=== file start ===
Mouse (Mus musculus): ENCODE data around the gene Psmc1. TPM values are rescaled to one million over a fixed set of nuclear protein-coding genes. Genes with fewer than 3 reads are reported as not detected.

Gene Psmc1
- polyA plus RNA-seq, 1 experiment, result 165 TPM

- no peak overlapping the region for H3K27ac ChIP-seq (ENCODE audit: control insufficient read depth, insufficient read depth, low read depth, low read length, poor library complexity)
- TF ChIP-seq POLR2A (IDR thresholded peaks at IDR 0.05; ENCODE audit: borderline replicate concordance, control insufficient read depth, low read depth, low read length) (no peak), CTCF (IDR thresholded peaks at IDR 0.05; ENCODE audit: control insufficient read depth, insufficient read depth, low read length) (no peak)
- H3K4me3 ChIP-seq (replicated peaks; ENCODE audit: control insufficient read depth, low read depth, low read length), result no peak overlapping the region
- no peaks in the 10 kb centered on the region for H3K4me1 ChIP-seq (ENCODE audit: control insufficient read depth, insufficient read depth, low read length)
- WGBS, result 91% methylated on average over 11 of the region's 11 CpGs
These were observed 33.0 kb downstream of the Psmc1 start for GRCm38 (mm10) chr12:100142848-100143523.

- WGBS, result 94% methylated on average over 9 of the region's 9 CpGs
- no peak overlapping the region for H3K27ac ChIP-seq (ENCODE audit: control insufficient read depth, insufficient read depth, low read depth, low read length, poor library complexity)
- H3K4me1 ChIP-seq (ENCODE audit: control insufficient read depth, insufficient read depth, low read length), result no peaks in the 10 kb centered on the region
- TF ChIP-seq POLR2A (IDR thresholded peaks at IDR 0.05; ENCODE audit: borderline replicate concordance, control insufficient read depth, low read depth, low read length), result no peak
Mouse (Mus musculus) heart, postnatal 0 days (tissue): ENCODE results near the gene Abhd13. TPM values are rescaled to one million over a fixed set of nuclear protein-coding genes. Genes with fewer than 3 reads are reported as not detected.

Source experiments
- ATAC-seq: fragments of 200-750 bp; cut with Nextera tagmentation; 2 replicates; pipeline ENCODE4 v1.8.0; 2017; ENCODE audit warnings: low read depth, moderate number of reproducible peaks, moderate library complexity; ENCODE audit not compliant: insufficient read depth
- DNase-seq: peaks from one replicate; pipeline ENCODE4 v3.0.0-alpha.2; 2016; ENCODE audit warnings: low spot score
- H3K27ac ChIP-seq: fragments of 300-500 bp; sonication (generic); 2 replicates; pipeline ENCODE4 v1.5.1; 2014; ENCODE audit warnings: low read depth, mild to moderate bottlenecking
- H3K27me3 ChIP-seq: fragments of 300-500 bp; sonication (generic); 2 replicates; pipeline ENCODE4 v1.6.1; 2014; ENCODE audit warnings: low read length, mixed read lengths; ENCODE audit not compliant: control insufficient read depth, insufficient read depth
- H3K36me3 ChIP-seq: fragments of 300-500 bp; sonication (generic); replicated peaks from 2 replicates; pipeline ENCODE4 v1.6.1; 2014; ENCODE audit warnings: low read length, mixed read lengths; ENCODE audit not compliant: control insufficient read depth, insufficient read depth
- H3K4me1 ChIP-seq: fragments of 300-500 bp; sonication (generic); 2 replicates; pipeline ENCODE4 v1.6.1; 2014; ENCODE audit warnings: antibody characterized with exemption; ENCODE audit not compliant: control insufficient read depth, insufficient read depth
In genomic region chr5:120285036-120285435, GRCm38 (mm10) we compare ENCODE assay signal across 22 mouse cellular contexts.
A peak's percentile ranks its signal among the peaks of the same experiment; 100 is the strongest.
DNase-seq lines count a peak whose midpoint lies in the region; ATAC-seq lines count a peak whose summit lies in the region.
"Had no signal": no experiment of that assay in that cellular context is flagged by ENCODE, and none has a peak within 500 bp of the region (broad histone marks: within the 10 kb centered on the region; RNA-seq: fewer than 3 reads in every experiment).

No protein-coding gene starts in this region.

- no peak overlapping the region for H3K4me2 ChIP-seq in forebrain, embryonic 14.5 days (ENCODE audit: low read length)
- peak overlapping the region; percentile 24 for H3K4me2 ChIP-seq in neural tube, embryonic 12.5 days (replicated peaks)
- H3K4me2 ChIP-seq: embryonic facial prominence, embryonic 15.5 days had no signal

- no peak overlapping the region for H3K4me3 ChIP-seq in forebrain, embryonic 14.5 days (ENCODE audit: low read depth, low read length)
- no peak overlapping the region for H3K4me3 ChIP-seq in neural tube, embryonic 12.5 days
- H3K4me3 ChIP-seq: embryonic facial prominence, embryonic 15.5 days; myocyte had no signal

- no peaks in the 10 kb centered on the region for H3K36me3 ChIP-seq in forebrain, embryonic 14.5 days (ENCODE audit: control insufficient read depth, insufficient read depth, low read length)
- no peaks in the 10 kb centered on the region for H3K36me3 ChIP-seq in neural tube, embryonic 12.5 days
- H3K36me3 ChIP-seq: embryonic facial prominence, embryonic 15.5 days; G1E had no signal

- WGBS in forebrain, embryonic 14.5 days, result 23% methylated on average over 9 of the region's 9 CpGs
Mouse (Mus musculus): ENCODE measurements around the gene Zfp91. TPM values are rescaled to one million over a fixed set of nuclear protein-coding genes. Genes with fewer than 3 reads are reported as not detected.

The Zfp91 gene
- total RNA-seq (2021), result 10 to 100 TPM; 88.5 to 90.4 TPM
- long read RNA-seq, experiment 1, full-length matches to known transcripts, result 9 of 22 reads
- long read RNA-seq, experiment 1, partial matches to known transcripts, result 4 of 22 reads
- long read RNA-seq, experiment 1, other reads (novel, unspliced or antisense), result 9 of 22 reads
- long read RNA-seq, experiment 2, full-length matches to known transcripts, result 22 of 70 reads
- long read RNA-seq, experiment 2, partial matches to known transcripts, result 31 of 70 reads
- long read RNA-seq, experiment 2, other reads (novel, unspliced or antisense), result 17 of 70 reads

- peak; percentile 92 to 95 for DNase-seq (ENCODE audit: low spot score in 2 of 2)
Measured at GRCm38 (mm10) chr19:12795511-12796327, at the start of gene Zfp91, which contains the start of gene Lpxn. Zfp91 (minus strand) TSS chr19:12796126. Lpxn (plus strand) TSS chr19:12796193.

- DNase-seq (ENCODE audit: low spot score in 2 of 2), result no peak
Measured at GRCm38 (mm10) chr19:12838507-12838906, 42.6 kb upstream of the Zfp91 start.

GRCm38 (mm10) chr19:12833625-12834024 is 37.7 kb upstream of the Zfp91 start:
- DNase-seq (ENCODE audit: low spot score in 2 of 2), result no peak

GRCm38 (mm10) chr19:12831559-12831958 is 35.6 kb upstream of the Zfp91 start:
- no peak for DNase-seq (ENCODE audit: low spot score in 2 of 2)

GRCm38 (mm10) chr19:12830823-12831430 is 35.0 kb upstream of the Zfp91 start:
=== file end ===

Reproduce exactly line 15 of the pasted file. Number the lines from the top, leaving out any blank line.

Source experiments